Maximilian Godefroy, a French-American architect, has earned respect as one of the greatest authors of his time. His work is visible on many of his buildings in Baltimore and the larger United States of America. One of his finest works was the design and construction of the Battle Monument. It has become a landmark.
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Jean Maur Godefroy, known as Maximilian Godefroy, was a French architect who immigrated to America. He studied Civil and Geographical engineering. During his stay in the United States, he designed a well-known statue in Baltimore. It became known as the Battle Monument. Its construction began on September 12, 1815.
The design and construction were to commemorate the defeat of the British in the war of 1812 by Baltimore state. It later became the official emblem (Marter 343). It is on North Calvert Street between East Fayette and East Lexington Streets in Baltimore, Maryland. The monument is famous. It acts as a memory of the soldiers and the spirit of the people who died fighting the war (Kelly and Remsberg 82). The location of the monument was strategic (Marter 343).
The figure has architectural roots in Egypt. The master was interested in ancient art and the mixing of different styles (Kelly and Remsberg 82). The base comprised of an Egyptian Revival Cenotaph. It portrayed a tomb that depicted the remembrance of the dead soldiers. It is a 39 feet tall column. It was the local marble that the builders used to make the monument. The base comprises of eighteen layers of marble.
During that time of the war, that was the number of states that joined the United States of America (Marter 343). The base has four corners. At each end, there is a Griffin that represents the might of the Americans (Marter 343). The builders had to find a way to list the name of the soldiers who died during the war. The names of the officers who died are at the top. Its construction lasted almost a decade. The sponsors included the City management, the security team, and military commanders (Kelly and Remsberg 82).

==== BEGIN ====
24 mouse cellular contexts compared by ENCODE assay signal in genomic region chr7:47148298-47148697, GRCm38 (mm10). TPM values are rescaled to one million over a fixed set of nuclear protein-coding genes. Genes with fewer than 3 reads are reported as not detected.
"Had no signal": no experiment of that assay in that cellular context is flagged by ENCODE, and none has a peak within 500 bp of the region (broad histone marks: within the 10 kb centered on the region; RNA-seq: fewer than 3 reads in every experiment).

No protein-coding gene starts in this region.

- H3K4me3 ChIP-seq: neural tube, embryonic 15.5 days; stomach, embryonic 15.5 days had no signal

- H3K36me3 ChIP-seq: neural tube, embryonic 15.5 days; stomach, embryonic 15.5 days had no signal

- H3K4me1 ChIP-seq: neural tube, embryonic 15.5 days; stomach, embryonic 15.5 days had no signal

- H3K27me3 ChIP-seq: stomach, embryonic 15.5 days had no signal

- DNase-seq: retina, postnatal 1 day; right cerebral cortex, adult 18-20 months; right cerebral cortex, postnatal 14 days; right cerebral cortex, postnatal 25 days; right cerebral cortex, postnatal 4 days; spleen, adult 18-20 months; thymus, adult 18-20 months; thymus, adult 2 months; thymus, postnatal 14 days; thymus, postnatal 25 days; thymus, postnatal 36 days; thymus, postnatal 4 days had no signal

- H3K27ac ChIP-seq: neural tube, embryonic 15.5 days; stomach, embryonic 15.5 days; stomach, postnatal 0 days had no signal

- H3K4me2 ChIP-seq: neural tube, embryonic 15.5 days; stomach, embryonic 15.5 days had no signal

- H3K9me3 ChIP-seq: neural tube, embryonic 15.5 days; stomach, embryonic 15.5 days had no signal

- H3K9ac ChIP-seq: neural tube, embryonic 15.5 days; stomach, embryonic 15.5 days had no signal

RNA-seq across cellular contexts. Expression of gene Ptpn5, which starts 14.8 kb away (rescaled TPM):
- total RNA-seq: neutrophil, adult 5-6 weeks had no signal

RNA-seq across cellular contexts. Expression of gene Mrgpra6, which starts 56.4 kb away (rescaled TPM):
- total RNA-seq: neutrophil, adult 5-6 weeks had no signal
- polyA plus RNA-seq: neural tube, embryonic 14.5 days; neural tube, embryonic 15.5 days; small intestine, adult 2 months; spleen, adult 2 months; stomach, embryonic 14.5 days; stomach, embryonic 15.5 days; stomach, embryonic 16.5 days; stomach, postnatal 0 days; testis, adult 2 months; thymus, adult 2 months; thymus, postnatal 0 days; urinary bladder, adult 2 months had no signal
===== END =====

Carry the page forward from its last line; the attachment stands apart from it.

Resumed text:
There have been many war memorial representations for America. But the Battle Monument was the first of its kind (Eshelman 120). The foundation building started on the first anniversary of the Battle of North Point (Kelly and Remsberg 82). A lot of people were present at the procession, including Maximilian Godefroy with his assistants and military officers (Eshelman 120).
The reason the architect decided to create this very work lies in his past. Godefroy served in the French army, so he was able to understand both feelings of soldiers who are fighting for their country and those who came back home (Kelly and Remsberg 82). The knowledge made it possible to install the needed atmosphere into the sculpture so that everyone can easily interpret it (Eshelman 120).
With the help of the Battle Monument, the architect wanted to remind the citizens of their history. It was to be a symbolic appreciation of the work of the soldiers who captured Baltimore during the war (Zanow, Johnston, and Lynch 25). The monument exudes the feeling of safety, and it seems that nothing can break it. The walls look extremely thick, and the doors are battered (Marter 343). The statue on the top overlooks and protects the citizens.
Further, the figure awarded Baltimore state the nickname of Monumental City. Many say that Maximilian Godefroy wanted to pass a message of prosperity and happiness through this work. The days of danger passed and ended with the triumph over a defeated enemy (Zanow, Johnston, and Lynch 25).
The Washington monument has withstood the test of time. Ever since its creation, there were others that came after it. But the most important thing is its representation. The introduction of the statue of Washington at the top of the monument made a significant difference.
Eshelman, Ralph E. A Travel Guide to the War of 1812 in the Chesapeake, Baltimore, Md: Johns Hopkins University Press, 2011. Print.
Kelly, Cindy, and Edwin Harlan Remsberg. Outdoor Sculpture in Baltimore. Baltimore, Md: Johns Hopkins University Press, 2011. Print.
Marter, Joan M. The Grove Encyclopedia of American Art. Oxford: Oxford University Press, 2011. Print.
Zanow, Lois, Sally Johnston, and Denny Lynch. Monuments to Heaven. Bloomington, IN: AuthorHouse, 2010. Print.